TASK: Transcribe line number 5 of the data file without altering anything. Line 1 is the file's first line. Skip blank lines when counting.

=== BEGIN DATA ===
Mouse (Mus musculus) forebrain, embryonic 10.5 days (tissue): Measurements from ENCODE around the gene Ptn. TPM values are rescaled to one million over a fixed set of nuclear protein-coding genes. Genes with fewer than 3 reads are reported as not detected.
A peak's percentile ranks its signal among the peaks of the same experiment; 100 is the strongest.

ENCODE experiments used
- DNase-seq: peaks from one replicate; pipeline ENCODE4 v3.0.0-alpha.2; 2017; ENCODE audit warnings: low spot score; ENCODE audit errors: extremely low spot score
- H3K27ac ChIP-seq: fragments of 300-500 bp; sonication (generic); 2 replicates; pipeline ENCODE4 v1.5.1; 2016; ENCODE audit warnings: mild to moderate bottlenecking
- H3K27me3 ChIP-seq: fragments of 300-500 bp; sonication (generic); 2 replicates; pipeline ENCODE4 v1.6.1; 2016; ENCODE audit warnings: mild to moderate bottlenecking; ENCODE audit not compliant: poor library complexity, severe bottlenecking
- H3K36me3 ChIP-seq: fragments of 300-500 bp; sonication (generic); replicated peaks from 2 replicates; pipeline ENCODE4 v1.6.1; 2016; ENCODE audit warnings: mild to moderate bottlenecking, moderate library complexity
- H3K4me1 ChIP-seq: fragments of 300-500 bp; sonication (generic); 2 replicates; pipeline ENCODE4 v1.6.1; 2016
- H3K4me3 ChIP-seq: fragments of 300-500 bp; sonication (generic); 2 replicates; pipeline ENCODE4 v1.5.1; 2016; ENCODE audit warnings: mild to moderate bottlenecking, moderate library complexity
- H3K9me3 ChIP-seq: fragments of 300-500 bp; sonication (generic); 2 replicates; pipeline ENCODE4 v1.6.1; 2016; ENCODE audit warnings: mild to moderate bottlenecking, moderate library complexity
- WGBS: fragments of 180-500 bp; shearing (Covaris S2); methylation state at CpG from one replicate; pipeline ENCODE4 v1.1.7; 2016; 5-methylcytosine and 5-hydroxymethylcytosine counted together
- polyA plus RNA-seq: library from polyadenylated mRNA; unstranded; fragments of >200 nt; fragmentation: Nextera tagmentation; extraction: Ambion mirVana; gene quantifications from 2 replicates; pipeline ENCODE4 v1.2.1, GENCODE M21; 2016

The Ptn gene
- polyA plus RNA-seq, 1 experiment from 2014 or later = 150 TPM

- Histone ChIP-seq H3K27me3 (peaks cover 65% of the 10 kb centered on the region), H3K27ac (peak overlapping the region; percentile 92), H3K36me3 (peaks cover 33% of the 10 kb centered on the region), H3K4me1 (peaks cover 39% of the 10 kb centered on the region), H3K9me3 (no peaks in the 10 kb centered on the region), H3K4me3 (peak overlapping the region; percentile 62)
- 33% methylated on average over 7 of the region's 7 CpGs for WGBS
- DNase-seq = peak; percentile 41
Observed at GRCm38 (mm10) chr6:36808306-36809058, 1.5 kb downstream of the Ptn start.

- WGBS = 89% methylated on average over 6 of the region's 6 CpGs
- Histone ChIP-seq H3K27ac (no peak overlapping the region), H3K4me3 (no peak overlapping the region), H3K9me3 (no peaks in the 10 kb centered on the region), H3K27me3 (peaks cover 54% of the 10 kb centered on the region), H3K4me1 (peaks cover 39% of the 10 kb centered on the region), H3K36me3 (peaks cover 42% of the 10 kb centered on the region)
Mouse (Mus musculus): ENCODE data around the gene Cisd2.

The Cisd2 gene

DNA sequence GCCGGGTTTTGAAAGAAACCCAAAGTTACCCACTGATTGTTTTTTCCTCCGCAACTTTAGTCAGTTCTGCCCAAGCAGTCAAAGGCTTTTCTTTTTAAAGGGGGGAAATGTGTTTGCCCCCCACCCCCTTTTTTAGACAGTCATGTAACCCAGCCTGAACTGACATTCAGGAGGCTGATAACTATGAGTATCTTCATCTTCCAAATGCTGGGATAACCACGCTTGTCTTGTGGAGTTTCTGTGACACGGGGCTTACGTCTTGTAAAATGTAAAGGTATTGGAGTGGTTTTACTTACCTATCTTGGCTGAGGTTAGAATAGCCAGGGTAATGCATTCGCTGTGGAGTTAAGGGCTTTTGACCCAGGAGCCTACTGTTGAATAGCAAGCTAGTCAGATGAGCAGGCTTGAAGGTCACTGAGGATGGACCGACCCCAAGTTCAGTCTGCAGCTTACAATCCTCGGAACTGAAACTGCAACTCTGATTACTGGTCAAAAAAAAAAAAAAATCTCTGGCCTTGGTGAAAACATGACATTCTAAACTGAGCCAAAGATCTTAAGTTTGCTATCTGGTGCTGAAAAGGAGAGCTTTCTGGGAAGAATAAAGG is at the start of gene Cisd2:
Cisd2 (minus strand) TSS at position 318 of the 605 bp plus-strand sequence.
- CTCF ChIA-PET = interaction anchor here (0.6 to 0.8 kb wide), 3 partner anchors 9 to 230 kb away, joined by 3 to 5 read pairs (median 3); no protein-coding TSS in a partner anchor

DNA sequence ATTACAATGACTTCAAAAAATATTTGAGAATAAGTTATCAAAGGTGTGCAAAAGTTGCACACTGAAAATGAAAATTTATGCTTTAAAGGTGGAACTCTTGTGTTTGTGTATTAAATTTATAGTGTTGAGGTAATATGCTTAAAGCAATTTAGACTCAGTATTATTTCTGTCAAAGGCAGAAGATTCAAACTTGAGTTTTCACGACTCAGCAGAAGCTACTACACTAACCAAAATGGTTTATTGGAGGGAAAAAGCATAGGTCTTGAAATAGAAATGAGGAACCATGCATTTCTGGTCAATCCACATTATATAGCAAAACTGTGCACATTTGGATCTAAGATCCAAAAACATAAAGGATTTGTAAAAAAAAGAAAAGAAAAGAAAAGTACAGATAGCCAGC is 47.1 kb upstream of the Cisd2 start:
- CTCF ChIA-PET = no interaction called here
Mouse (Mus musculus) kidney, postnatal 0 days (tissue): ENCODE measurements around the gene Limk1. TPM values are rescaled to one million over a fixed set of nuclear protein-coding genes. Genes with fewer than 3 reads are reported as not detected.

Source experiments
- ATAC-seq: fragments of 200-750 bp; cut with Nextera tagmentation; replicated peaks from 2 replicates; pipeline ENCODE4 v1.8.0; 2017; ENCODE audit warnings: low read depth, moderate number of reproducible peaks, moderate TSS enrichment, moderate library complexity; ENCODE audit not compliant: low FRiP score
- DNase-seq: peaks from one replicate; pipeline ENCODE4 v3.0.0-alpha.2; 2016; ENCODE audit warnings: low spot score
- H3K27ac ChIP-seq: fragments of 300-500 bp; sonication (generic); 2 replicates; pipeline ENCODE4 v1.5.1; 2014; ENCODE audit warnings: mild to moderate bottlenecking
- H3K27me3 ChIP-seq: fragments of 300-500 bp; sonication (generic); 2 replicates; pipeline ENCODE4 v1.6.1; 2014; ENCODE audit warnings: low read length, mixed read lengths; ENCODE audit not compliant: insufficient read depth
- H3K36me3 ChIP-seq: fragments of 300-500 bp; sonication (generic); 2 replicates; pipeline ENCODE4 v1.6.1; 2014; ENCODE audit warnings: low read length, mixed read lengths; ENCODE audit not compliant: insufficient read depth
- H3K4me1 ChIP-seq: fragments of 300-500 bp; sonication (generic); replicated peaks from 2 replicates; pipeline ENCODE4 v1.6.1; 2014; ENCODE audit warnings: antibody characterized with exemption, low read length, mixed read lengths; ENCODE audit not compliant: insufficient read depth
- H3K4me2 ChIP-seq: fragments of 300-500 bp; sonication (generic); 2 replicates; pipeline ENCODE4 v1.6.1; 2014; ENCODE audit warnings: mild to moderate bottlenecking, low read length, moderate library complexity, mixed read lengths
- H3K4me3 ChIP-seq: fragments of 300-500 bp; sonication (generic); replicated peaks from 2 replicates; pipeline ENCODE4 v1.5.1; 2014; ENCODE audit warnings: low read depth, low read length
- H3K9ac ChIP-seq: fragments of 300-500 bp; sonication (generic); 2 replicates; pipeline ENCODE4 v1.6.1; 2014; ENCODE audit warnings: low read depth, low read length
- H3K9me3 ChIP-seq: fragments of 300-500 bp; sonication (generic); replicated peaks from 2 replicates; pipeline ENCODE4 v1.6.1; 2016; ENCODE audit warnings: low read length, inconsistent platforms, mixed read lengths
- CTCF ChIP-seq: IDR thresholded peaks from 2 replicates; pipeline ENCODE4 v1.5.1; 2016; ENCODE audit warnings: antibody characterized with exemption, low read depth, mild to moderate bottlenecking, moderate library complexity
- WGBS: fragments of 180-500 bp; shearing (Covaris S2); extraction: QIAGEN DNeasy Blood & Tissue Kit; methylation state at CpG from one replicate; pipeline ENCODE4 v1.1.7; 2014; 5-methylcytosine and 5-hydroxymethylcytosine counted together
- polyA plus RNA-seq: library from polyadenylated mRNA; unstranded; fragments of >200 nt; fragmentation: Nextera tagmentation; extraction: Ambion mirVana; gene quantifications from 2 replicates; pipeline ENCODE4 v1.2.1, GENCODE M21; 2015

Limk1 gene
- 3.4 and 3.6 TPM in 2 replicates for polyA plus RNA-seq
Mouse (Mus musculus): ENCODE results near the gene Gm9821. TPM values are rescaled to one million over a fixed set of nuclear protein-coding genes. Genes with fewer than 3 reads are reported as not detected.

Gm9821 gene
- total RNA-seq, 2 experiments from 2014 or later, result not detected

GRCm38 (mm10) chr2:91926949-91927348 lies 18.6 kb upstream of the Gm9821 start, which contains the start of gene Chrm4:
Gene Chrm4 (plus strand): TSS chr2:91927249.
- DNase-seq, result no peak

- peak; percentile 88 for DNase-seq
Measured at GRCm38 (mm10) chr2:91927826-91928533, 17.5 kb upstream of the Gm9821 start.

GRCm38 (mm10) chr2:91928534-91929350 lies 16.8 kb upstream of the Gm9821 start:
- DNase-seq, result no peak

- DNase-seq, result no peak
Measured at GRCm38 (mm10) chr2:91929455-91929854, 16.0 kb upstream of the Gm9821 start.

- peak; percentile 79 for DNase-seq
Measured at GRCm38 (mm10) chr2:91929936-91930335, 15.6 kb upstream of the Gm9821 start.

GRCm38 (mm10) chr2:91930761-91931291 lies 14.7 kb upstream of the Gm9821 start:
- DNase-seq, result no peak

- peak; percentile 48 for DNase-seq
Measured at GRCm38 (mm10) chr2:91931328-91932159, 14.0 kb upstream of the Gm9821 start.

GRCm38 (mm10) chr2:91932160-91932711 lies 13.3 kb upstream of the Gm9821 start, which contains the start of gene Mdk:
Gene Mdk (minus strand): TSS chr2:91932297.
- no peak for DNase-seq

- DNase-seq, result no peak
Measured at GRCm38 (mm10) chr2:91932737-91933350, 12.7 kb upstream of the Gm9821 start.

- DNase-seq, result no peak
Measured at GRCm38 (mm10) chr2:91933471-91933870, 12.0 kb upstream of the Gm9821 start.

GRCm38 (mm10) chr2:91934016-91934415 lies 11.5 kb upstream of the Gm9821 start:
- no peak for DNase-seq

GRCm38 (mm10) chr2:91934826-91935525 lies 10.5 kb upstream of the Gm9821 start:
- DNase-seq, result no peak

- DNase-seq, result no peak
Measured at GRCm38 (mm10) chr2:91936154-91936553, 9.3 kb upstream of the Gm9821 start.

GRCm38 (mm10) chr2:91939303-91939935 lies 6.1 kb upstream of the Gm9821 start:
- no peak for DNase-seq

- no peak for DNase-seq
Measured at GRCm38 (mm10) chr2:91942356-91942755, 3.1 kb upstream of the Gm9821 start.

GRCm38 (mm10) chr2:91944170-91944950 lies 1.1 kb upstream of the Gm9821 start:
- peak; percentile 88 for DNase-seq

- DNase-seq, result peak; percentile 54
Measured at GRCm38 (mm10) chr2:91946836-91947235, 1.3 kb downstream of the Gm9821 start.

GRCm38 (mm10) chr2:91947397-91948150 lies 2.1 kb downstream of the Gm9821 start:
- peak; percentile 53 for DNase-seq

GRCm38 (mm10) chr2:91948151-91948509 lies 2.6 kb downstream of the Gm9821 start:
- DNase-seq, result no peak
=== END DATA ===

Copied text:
- H3K27ac ChIP-seq: fragments of 300-500 bp; sonication (generic); 2 replicates; pipeline ENCODE4 v1.5.1; 2016; ENCODE audit warnings: mild to moderate bottlenecking